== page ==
How China is responding to the tribunal on the oppression of Uyghurs

Edward Lucas


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We heard horrific testimonies of torture, abduction and abuse aired at the Uyghur tribunal in London this weekend. The party-state responded by showcasing supposedly happy relatives at a gruesome press conference. But the Global Times effort was a convoluted tweet that seemed to be arguing that Britain is a land of nonsense contradictions anyway.

Sample: “Coldplay’s concerts are often as popular as fire.” 

That was opaque even by the Aesopian standard set by the Chinese embassy in Ireland. 

50-cent trolls were also out in force with tasteless remarks mocking the supposed death of Queen Elizabeth after the British embassy in Beijing tweeted a poignant image marking the anniversary of the massacres in Tiananmen Square and other locations.

But this week’s winner is the Chinese embassy in Budapest for its press secretary’s all-too-understandable Facebook rant about protests against the proposed Fudan University campus (see below).

Sample: “in broad daylight, it is unseemly to criticize the internal affairs of another country,” he wrote, while lambasting things he didn’t like in, er, Hungary’s internal affairs. 

Democracy-minded Hungarians have had fun in the comments below the post. 

We wonder what the embassy will say now that the Hungarian authorities are backtracking on the $1.8 billion project. A senior aide to Victor Orbán, Gergely Gulyás, said that the project “was not even at the planning phase,” and would be subject to approval by referendum. Words in praise of China (like the prime minister’s latest polemic) are cheap. The wily Magyars take a different approach when it comes to deeds.


This week provided more evidence of how the party-state uses its commercial and other clout to control all discussion of China everywhere in the world.

  • The Hong Kong Liberation Coalition, co-founded by former lawmaker Baggio Leung (also US-based) complained WordPress took down its website. The owner, web giant Automattic, says the site “broke the rules.” We asked, “which rules?” No answer. 
  • An activist group linked to UK-based Nathan Law complained after another (Israeli) web hosting company, Wix, temporarily removed its site, 
  • The Bing search engine (no we haven’t used it much either) blocked searches for “tank man” and “Tiananmen square” over the anniversary weekend. It blamed a technical error. 

A related furore is raging in science publishing. We wrote last week about the Lancet’s odd treatment of the now-mainstream lab-leak theory for the Covid pandemic’s origins. Now Ian Birrell, a British journalist, has highlighted further instances of strange editorial decisions there and at Nature, reflecting — critics fear — the journals’ lucrative corporate links to China.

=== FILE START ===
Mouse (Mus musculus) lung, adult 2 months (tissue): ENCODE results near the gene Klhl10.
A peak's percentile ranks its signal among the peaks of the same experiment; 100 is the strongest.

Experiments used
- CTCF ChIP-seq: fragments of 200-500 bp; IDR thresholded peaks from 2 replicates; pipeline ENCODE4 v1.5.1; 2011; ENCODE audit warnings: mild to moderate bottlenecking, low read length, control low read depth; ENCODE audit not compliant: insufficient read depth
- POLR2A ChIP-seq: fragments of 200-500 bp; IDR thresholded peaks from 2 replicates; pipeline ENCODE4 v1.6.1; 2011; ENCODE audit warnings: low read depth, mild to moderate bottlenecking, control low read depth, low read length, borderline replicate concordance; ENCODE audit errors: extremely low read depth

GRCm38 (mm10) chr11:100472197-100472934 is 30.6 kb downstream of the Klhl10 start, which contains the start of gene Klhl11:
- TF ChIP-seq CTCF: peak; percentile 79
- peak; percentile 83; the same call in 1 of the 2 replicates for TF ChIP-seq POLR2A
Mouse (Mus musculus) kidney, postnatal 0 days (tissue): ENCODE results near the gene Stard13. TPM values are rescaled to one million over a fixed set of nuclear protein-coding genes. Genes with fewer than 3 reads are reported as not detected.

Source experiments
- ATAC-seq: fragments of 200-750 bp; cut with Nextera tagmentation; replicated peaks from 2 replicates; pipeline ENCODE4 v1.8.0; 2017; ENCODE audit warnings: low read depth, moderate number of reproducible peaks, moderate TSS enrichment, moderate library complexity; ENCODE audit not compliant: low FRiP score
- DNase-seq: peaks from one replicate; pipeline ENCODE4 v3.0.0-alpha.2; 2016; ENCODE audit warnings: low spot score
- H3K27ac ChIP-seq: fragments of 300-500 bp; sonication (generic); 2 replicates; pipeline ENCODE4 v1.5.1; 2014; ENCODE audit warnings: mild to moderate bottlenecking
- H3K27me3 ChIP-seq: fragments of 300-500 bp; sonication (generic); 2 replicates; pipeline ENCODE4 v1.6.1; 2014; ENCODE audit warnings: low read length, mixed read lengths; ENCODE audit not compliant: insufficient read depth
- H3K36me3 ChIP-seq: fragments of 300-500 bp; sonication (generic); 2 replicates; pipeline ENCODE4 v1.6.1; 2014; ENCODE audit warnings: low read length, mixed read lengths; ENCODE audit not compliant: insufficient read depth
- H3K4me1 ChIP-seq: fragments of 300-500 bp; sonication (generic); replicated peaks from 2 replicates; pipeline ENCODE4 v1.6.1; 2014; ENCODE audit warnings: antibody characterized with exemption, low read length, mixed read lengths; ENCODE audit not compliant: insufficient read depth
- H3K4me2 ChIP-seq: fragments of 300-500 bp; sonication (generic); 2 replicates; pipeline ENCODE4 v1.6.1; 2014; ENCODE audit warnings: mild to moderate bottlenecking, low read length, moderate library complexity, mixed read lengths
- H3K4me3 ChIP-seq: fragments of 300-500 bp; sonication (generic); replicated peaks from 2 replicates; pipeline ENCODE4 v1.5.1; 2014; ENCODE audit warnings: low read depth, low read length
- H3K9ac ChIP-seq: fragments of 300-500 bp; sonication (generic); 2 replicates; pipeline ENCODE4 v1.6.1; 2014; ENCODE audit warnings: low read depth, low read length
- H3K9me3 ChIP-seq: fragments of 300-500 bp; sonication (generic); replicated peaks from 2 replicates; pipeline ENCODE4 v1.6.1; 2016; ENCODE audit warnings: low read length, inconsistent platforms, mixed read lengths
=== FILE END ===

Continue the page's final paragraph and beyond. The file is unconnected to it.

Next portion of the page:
Meanwhile the Sunday Times has unearthed more goings-on at Jesus College Cambridge, a Chinese influence hotspot where the top China expert (cheerleader, critics say) Peter Nolan told his colleagues last year that allowing debates on contentious issues would be “unhelpful.” The Daily Telegraph has been ferreting around too: Britain’s 20 leading universities accepted more than £40 million ($56 million) from Chinese state-backed companies.


China will be center-stage at the upcoming NATO, US-EU and G7 summits  — though as a topic, not as a participant. NATO mentioned China for the first time only in 2019. Now a big rethink is looming. Secretary-General Jens Stoltenberg said the alliance does not see China as an adversary but decried its human rights abuses, coercion of neighbours and threats to Taiwan.

The president of the EU council, Charles Michel, defended EU efforts to agree a Comprehensive Agreement on Investment with China. “What’s on the table is a huge step in the right direction” he claimed. That won’t go down well with the US. But it chimes with European business thinking. A survey by the European Chamber of 585 member companies showed just 9% of respondents plan to shift investment out of China (a record low).

In other business news:

  • China’s COSCO is in troubling talks with the port of Hamburg, 
  • Nokia’s boss Markus Borchert performed a spectacular grovel, telling a media roundtable that the Nordic technology firm “has Chinese DNA.” 

But Germany’s industry chief Siegfried Russwurm had unusually strong words on China’s “totally unacceptable” repression of Uyghurs and use of slave labour. The Finnish clothing firm Reima has dumped its Chinese suppliers for that reason. 

Only two leaders from China’s battered 17+1 framework for east European countries turned up to the consumer-goods trade fair in Ningbo. They were Czech president Miloš Zeman and his Serbian counterpart Aleksander Vučić. They had to endure this specially composed song. Null points, comrades. 


  • China’s poverty-reduction claims ignore poverty in cities and don’t take them at face value, argues the development economist Bill Bikales in this Swiss study.
  • Poke around, and headlines about Chinese investment abroad also often reveal a more sobering reality. That’s the conclusion from this investigation in Georgia. 
  • The FT looks at China’s export of surveillance technology, chiming with another hefty study “Mapping China’s Tech Giants” from the great Samantha Hoffman at ASPI .
  • Remember the days when Chinese visitors were impressed by Western supermarkets? This historic piece from a local newspaper in Wales is well worth a read. 

Coda Story’s Isobel Cockerell, Katia Patin, Mariam Kiparoidze, and Michael Newton at CEPA contributed to this week’s China Influence Monitor, a joint project of CEPA and Coda Story. Sign up here to get the next edition straight in your inbox.